Ibn Khaldun's legal view regarding the history of the institution of the caliphate is expressed in connection with the case of an 'Abbasid who claimed the caliphate before Timur in 1401. Cf. Autobiography, pp. 374 ff.; W. J. Fischel, Ibn Khaldun and Tamerlane, pp. 40 f.


The following paragraph is found in the margin of C and in the text of D. It embodies a strange and noteworthy concession to actual circumstances in the matter of Muslim political theory.


Qur'an 2.30 (28); 6.165 (165); 35.39 (37).


Cf. Issawi, pp. 102 f.; and pp. 92 f., above.


Cf. n. 9 to Ch. 1, above.


Al-Agamm is a rather conspicuous figure among the early Mu`tazilah who lived ca. 800. His opinion on the caliphate is also referred to by al­Mawardi, al-Ahkam as-sultaniyah, at the beginning of the work where the rational necessity of the caliphate is discussed. Cf. pp. 9 f. of the edition, Cairo, 1298/1881. For the Kharijite views, cf. T. W. Arnold in EI, s.v. "Khalifa."


Cf. n. 189 to this chapter, above.


Cf. p. 415, below.


Cf. pp. 417 and 422.


A "community duty" (fard al-kifayah) is fulfilled when some members of the Muslim community comply with it, in contrast to "individual duties" (fard al-'ayn), such as the daily prayers, which every responsible (mukallaf) Muslim must carry out.


Cf. Bombaci, pp. 447 f. The "competent" Muslims are those having authority and "executive power," as the Arabic term used here is usually rendered in this translation.


Qur'an 4.59 (62).


The text from here to p. 394,1. 26, did not exist in the earlier stages of the Muqaddimah. It appears on an inserted sheet in B and is found in the margin of C and in the text of D.


Cf. Muslim, Sahih (Calcutta, 1265/1849), 11, 193 ff, and esp. 312 and 307, where we find traditions such as: "if the oath of allegiance has been rendered to two caliphs, kill one of them," or another saying that the oath of allegiance to caliphs should be rendered to one at a time.


Cf. n. 256 to Ch. 1, above.


Abu l-Ma'ali'Abd-al-Malik b. 'Abdallah al-Juwayni, 419-478 [1028­10851. Cf. GAL, I, 388 f.; Suppl., I, 671 ff. The reference is to Kitab al-Irshad (Cairo, 1369/1950), p. 425.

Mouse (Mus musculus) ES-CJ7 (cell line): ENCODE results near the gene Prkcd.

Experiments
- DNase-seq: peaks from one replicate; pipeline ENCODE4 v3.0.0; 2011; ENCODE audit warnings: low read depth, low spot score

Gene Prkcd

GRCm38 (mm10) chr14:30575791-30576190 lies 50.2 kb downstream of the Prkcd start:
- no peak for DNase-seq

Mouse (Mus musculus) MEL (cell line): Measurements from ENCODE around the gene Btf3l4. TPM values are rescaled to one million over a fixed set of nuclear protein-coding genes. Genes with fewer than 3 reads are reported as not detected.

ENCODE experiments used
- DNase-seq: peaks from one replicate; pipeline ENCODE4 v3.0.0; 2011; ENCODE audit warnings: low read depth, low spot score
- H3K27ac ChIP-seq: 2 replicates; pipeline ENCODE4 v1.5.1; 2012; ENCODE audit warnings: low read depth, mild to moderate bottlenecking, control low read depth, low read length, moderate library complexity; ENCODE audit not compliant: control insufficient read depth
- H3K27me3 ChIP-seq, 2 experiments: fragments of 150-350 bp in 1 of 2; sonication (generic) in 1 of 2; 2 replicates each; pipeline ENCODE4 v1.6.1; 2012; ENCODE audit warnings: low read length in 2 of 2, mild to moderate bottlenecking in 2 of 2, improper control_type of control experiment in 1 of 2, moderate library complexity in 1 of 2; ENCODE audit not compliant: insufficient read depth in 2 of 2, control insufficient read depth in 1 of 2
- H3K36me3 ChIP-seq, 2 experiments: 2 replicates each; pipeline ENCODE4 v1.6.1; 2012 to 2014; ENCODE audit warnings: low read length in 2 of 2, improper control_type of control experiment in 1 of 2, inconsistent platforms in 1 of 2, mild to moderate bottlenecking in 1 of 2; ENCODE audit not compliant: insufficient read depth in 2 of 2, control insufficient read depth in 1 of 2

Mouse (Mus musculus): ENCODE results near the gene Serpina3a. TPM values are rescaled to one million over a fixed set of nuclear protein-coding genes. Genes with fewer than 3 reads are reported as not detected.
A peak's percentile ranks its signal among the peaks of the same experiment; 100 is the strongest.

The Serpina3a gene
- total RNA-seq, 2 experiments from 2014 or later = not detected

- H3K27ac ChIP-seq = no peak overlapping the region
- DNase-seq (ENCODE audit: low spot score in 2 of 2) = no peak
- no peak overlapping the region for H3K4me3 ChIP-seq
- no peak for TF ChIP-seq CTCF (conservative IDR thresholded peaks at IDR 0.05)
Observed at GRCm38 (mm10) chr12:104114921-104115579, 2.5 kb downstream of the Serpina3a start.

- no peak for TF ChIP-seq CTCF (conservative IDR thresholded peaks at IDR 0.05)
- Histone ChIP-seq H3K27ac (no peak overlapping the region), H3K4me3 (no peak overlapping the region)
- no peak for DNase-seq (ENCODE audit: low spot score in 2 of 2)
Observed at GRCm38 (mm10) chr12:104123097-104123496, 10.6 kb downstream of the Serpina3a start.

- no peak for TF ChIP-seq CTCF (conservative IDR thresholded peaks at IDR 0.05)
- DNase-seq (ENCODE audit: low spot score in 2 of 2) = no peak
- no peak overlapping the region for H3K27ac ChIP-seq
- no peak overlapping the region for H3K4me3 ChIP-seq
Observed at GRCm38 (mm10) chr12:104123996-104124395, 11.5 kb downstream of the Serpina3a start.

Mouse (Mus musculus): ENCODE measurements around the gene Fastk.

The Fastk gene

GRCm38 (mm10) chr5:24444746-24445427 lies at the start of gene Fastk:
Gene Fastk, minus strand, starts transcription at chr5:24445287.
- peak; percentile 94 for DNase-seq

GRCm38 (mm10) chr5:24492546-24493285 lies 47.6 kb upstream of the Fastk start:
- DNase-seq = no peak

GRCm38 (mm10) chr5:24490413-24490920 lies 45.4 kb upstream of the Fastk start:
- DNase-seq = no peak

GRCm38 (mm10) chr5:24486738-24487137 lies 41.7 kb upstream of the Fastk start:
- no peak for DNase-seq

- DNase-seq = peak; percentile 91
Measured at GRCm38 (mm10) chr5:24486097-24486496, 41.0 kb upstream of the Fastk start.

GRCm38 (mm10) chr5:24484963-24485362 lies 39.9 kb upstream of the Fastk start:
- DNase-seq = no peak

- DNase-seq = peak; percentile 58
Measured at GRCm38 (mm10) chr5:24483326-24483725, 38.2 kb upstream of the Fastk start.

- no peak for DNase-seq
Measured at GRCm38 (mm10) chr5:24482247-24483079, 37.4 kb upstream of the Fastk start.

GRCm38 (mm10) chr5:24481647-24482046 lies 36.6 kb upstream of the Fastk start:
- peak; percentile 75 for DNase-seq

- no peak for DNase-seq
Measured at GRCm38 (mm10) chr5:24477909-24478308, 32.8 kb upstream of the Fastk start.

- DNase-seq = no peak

Cf. pp. 465 ff., below.


The Malikite Mubammad b. 'All, who was born ca. 459 [10611 and died in 536 [1141]. Cf. GAL, Suppl., I, 663.


Muhyi-ad-din Yabya b. Sharaf, 631-676 [1233-12771. Cf. GAL, I, 394 ff.; Suppl., I, 680 ff.


If the text is correct and I understand it correctly, Ibn Khaldun means to say that al-Mazari and an-Nawawi also were inclined to admit two imams under certain circumstances, and any argument against them did not refer to the alleged existence of a general consensus in this matter, but had merely Muslim's traditions to go on. However, the text should possibly be corrected to radda 'alayhi or radda 'ald <Imam al-haramayn> al-Imam, meaning that the imam al-Mazari and an-Nawawi refuted the Imam al-Haramayn (not with reference to a general consensus but) with reference to the traditions.

The problem could easily be solved by finding out the opinions of al­Mizari and an-Nawawi in this matter from their works, but I have not had the opportunity to do so.


Cf. 3:44, 63, and 144, below.


Qur'an 21.22 (22).


Cf. n. 107 to Ibn Khaldun's Introduction, above.


D has an addition referring to leadership in worldly affairs, which is also found in C but deleted there.


The "hall" (saqifah) of the Banu Sa'idah, in which Abu Bakr's elevation to the caliphate was decided. Cf. also below, p. 403. For Sa'd b. 'Ubadah, cf. K. V. Zettersteen in EI, s.v.


In addition to the historians, cf. also Concordance, I, 103a,11. 6 f.


Cf. Handbook, p. 109a.


Cf. Concordance, I, 401a, III,13a,11. 6 fl.; Ibn Hisham, Sirah, p. 1007.


Cf. al-Bukhari, Sahih, II, 382; Handbook, pp. 128 f.


This statement represents Kharijite doctrine. It is enumerated, together with a great number of related statements, by al-Muttaqi al-Hindi, Kanz al-'ummal (Hyderabad, 1312/1894-95), III, 197, No. 2990.


Cf. Bombaci, p. 448.


According to the historians, 'Umar is supposed to have made this statement on his deathbed. Cf. at-Tabari,.,lnnales, I, 2776 f.

Cf. al-Baqillani, Tamhid, p. 179, where the objection is understood to refer to accepting Silim's advice. The biographers report that Salim acted as prayer leader in the first days of Muslim settlement in Medina, but do not mention 'Umar's statement. Cf. al-Bukhari, Ta'rikh, II, 108; Ibn Sa'd, Tabaqat, III, 60-62; Ibn Hajar, Isabah, II, 108 ff., No. 3049.


Cf. n. 79 to Ch. ii, above.


This refers to the discussion that follows, of the importance of group feeling for the caliphate.


Al-Baqillani, Tamhid, pp. 181 f., definitely considers Qurashite origin a condition of the caliphate.


Normally; the Arabic text would suggest the translation "Kitab as-siyar and other (books)," which does not make much sense. The above translation is also suggested by C, which vocalizes wa-ghayruhu. Cf. p. 7 (n. so), above. Ibn Ishaq's work is usually referred to as the Sirah (Biography of Mubammad), but cf. also n. lo15 to this chapter, below.


Muhammad b. 'Umar, 543 or 544 to 606 [1148/49 or 1149/50 to 1209/101. He is more generally referred to as Fakhr-ad-din ar-Razi. Cf. GAL, I, 506 ff.; Suppl., I, 920 ff.